Just for the fun of it, I thought I would whip up the C# struct for your RGB16 example:

Note: BitVector32 object are 32 bits in length, so the '16' on the moniker is kind of misleading... please take note of that

[StructLayout(LayoutKind.Explicit, Size = 1, CharSet = CharSet.Ansi)]
public struct Rgb16
{
    #region Lifetime

    /// <summary>
    /// Ctor
    /// </summary>
    /// <param name="foo"></param>
    public Rgb16(int foo)
    {
        // allocate the bitfield
        buffer = new BitVector32(0);

        // initialize bitfield sections
        r = BitVector32.CreateSection(0x0f);        // 4
        g = BitVector32.CreateSection(0x1f, r);     // 5
        b = BitVector32.CreateSection(0x0f, g);     // 4
    }

    #endregion

    #region Bifield

    // Creates and initializes a BitVector32.
    [FieldOffset(0)]
    private BitVector32 buffer;

    #endregion

    #region Bitfield sections

    /// <summary>
    /// Section - Red
    /// </summary>
    private static BitVector32.Section r;

    /// <summary>
    /// Section - Green
    /// </summary>
    private static BitVector32.Section g;

    /// <summary>
    /// Section - Blue
    /// </summary>
    private static BitVector32.Section b;

    #endregion

    #region Properties

    /// <summary>
    /// Flag 1
    /// </summary>
    public byte R
    {
        get { return (byte)buffer[r]; }
        set { buffer[r] = value; }
    }

    /// <summary>
    /// Flag 2
    /// </summary>
    public byte G
    {
        get { return (byte)buffer[g]; }
        set { buffer[g] = value; }
    }

    /// <summary>
    /// Flag 1
    /// </summary>
    public byte B
    {
        get { return (byte)buffer[b]; }
        set { buffer[b] = value; }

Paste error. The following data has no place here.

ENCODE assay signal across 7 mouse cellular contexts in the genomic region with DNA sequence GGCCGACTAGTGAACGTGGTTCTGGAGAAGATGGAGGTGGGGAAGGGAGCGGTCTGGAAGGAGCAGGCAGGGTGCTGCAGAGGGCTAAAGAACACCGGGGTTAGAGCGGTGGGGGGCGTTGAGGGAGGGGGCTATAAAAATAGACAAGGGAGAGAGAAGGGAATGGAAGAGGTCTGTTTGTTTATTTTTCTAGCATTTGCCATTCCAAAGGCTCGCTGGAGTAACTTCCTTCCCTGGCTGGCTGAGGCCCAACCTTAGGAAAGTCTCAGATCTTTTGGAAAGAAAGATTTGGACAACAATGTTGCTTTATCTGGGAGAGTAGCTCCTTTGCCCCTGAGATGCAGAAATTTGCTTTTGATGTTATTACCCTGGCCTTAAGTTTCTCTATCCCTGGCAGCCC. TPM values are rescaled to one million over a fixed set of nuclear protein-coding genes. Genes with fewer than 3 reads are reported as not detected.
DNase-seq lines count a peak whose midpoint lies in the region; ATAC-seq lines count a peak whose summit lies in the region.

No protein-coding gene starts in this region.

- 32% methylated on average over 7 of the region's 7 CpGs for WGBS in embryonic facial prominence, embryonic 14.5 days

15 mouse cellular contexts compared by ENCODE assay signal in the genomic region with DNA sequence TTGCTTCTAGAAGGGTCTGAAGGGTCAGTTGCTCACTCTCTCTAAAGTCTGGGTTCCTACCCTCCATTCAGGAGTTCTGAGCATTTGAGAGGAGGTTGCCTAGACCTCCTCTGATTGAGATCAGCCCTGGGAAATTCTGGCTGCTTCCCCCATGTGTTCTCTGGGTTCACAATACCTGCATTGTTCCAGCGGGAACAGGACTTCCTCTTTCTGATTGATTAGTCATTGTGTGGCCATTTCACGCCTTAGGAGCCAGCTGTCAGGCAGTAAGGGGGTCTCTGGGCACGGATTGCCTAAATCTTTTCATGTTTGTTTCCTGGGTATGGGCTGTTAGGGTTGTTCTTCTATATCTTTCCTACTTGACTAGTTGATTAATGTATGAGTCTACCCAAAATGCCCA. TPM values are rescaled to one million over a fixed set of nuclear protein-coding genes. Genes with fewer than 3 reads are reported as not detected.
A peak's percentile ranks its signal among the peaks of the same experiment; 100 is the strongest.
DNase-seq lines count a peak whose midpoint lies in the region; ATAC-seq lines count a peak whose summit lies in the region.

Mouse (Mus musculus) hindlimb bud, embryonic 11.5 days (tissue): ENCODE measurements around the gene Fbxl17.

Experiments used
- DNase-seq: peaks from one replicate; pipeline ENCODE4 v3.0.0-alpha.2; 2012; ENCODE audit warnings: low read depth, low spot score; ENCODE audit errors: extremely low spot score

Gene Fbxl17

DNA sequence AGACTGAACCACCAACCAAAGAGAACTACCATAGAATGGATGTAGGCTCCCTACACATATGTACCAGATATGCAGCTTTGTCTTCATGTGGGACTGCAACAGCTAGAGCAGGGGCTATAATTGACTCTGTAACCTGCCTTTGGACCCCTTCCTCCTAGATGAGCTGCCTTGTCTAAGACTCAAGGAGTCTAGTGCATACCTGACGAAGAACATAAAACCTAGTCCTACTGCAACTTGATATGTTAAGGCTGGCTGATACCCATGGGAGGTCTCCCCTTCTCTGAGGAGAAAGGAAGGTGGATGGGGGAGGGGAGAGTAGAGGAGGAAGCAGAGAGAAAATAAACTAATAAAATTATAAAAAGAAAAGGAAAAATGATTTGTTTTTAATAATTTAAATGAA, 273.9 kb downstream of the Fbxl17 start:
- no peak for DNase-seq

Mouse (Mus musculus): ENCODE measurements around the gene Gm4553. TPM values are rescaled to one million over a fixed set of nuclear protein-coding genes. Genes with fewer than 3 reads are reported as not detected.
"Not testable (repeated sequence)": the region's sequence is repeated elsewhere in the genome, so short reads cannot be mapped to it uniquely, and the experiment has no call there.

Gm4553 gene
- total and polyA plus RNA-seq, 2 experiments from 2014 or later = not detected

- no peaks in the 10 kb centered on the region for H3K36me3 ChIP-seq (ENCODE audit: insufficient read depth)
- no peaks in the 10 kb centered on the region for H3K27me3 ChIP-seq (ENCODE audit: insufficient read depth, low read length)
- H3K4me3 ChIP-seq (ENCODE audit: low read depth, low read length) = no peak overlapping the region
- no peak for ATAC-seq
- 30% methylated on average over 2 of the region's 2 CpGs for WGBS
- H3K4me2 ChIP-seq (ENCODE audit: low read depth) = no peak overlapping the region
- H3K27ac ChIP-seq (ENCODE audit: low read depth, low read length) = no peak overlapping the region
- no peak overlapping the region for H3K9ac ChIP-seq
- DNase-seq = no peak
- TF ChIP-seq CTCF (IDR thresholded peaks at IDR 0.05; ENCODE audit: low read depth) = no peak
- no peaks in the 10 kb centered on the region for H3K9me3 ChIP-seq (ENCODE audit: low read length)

}

    #endregion

    #region ToString

    /// <summary>
    /// Allows us to represent this in human readable form
    /// </summary>
    /// <returns></returns>
    public override string ToString()
    {
        return $"Name: {nameof(Rgb16)}{Environment.NewLine}Red: {R}: Green: {G} Blue: {B}  {Environment.NewLine}BitVector32: {buffer}{Environment.NewLine}";
    }

    #endregion
}

To use this, you would allocate as follows:

internal static class Program
{
    /// <summary>
    /// Main entry point
    /// </summary>
    /// <param name="args"></param>
    static void Main(string[] args)
    {

        var rgb16 = new Rgb16(0)
        {
            R = 24,
            G = 16,
            B = 42
        };

Also, please note that there is a reference to this:

Bit fields in C#

There are many other answers here, but they have many pitfalls to be aware of. Perhaps the best thing I can do here is just list what you might want to look for:

  1. Be sure to pack your data on a byte boundary
  2. Make sure to specify the size of your data types i.e. int changes size depending on the hardware, System.Int32 does not.
  3. Make sure you honor the 'endianness' of your integer data types
  4. Avoid if at all possible any ties to the underlying language i.e. avoid the language memory manager -- stick to "plain old data types". That will make marshaling data across the wire much simpler.